Dear Heart to Heart:
I have a 20-year-old daughter who has the sweetest 7 month old baby. My daughter is presently in a training program and working hard to be a responsible citizen as well as responsible parent. Recently she was bedridden for stress and lack of rest. The problem is that the baby's father is not carrying his side of the responsibility. Whenever she asks for help, which is not often, he blows up and claims he doesn't have any money or time and often becomes angry and disrespectful. A few days ago when my daughter asked him to purchase diapers for the baby, he blew up and, to make matters worse, had his mother accuse my daughter of spending up his money and not letting him see the baby even though he's the one who has made the decision to only see his child every now and then. My husband and I want to encourage my daughter to seek child support even though we know he half works and can be put in jail for non-support. Do you feel we should assist my daughter in seeking child support or should we allow nature to take its course, in essence allowing the baby's father to follow in his own father's footsteps?
— A Concerned Mom

Dear Concerned:
The key thing for your daughter and the baby's father to understand is that an innocent baby was brought into the world because of the actions of two people. Consequently two people are responsible for the baby's care and needs. We do fathers (young and old) a great disservice when we allow them to get away with not pulling their load and we do their children a disservice as well. Unfortunately the young man's mother doesn't seem to understand this. I would imagine you've tried discussing this situation with her, while it sounds like she is determined not to allow her son to become a man. So as parents and grandparents you must do what's right for your daughter and especially, your grandchild. Please encourage your daughter to file the necessary documents to obtain child support (that's why those laws exist!), even if it means traipsing down to courthouse with her. It doesn't matter how slight the young man's income; his first financial responsibility is to the child (somehow I bet he pays his car note every month) so perhaps he'll have to work more than one job. It wouldn't be a bad idea for you and your husband to sit down with him and talk to him about what kind of goals and dreams he has for his child's future. Let him know that there are many rewards in store for him if he steps up to the plate and that if he doesn't do it on his own, you will assist him in moving in that direction. Obviously and unfortunately he didn't think all this through beforehand. Let him know that it's too late for him to choose not to be involved. His child is here and the baby needs him to be a full-time father, not an occasional visitor. Good luck.

Dear Heart to Heart:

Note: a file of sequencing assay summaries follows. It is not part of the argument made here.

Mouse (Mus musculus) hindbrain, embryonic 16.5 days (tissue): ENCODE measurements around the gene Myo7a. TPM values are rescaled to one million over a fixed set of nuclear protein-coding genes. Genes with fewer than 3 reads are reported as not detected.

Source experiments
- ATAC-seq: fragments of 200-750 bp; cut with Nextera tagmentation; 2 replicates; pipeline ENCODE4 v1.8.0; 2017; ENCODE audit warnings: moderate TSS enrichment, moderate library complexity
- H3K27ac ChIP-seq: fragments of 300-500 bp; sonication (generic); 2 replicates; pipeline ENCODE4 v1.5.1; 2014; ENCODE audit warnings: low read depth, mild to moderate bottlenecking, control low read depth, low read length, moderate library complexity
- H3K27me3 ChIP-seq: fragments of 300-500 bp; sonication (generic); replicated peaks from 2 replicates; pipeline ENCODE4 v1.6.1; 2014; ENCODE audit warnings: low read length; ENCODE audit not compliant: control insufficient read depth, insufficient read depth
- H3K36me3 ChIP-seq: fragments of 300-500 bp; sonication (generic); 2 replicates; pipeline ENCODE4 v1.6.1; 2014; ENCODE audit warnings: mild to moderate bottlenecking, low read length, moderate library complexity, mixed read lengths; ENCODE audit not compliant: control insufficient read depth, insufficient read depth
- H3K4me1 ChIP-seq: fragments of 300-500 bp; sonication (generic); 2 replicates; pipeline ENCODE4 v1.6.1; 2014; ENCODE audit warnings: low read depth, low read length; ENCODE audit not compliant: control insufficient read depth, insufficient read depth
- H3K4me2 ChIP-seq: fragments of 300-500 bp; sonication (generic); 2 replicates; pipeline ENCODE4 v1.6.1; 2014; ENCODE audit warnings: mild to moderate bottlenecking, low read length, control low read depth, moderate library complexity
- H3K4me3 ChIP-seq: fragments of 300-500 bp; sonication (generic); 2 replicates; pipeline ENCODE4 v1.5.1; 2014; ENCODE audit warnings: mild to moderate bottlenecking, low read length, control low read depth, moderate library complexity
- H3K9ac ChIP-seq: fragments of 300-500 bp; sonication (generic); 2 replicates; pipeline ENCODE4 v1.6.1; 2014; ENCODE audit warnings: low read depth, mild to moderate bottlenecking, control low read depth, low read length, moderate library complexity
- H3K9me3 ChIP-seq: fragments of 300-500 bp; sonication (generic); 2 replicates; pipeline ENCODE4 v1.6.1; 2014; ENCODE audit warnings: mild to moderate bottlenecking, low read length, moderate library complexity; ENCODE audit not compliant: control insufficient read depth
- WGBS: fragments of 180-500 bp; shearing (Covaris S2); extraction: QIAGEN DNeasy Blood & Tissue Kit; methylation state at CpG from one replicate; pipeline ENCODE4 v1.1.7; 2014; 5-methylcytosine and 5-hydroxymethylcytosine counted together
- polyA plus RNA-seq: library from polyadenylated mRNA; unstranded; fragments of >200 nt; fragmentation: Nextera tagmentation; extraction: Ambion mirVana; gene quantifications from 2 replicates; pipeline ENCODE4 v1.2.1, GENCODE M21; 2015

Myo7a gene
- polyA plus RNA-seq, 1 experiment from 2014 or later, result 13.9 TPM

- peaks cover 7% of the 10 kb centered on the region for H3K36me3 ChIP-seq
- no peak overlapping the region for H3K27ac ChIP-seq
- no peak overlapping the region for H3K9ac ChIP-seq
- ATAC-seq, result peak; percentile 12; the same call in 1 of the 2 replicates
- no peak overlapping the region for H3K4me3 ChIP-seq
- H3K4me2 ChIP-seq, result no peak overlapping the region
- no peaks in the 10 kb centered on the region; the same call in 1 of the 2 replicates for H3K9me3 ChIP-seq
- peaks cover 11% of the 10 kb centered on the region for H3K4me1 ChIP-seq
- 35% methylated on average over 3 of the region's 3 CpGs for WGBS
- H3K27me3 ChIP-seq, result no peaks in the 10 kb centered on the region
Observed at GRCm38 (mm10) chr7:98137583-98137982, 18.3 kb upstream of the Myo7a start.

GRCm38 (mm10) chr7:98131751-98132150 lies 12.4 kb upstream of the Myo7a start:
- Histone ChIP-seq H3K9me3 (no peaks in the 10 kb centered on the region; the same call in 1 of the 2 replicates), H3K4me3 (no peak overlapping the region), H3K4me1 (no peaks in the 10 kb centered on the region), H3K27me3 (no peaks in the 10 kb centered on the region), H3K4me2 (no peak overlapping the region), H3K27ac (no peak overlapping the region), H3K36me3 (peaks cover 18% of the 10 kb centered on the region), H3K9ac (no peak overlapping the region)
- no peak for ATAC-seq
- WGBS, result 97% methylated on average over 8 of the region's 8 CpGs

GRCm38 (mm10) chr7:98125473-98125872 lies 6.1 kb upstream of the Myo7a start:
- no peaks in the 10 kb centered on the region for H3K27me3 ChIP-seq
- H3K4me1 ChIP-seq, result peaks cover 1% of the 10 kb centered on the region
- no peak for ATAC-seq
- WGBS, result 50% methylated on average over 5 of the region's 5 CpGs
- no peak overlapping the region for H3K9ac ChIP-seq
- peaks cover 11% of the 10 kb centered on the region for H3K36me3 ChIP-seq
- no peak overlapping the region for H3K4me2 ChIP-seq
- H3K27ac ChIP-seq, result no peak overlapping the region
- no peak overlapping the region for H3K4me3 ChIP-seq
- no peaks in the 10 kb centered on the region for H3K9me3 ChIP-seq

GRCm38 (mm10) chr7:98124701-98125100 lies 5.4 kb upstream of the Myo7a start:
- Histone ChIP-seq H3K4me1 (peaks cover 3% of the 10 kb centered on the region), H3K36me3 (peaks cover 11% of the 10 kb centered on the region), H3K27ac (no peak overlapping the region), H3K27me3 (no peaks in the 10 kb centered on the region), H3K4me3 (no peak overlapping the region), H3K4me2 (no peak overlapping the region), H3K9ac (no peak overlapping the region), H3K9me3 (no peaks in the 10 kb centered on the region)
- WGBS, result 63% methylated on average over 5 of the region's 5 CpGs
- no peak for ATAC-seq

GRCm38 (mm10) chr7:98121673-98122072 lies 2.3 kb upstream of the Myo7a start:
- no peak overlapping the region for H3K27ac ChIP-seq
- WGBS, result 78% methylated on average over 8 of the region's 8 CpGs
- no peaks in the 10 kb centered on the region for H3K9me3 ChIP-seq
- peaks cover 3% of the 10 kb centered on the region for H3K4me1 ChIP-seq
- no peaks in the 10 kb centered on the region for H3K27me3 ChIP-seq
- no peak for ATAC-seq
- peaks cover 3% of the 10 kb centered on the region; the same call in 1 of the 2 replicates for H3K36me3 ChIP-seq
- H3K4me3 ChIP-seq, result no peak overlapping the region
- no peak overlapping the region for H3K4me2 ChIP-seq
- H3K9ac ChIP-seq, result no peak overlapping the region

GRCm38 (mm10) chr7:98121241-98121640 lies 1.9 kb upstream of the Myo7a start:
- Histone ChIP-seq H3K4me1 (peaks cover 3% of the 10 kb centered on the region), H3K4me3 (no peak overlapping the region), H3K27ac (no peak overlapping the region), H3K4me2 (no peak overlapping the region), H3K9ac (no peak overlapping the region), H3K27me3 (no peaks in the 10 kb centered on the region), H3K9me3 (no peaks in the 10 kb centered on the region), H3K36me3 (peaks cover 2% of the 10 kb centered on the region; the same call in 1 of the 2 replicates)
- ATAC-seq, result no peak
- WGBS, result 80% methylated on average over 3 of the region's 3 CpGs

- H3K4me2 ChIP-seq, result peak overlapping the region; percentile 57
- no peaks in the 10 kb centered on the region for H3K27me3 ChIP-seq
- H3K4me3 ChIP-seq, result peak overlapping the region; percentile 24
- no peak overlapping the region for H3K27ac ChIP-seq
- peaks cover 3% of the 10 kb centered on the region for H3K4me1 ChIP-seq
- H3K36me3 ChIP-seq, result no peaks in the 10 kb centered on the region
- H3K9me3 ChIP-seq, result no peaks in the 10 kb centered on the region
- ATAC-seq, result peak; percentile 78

I am an administrative professional who makes an effort to do a good job in the work place. Recently I was assigned oversight responsibilities, much to the chagrin of some of my co-workers. Now it is not uncommon for snide remarks to float in my direction or to be treated with a cool, but polite greeting in office common areas. I find this disheartening and disappointing given the fact we are all adults. Prior to my additional duties, I had been on friendly terms with several of my co-workers, often going on lunch dates and attending outside activities of mutual interest.

My general response in life and in this situation, as well, is to pull back and not overshadow or consciously outshine those around me. I know that this approach is not the best one.. I do neither myself nor anyone else any good when I diminish my talent and abilities. But what else can I do? I'm starting to feel like I need to keep a low profile. I don't want to intentionally offend anyone.
—Office Outcast

Dear Outcast:
It's clear that you are not intentionally offending anyone and that your co-workers are acting like jealous children instead of supporting you. It also sounds like you are getting absolutely no enjoyment out of this new position—I hope you at least received a pay increase. In any case, rather than keeping "a low profile," whatever that means in this situation, I'd suggest talking frankly to each of the people involved. Tell them how you feel, the changes you've noticed in their behavior toward you and ask them to explain it. Yes, put them on the spot but do it individually rather than in a group setting. Catch someone in the ladies room or invite them into your office or maybe downstairs to the coffee shop but have them look you in the eye and tell you what's going on. Let them know you are only trying to fulfill your duties and they are making you feel like you're on punishment for doing so. Last but not least, take some time to appreciate and praise yourself for being good at your job and deserving the new responsibilities. Give it reasonable time but if nothing changes for the better, you may need to look for another place of employment. You're bound to get a great recommendation.

Need some advice? Patricia Elam is ready to respond in our new column. Send your questions to her at

-- October 20, 2003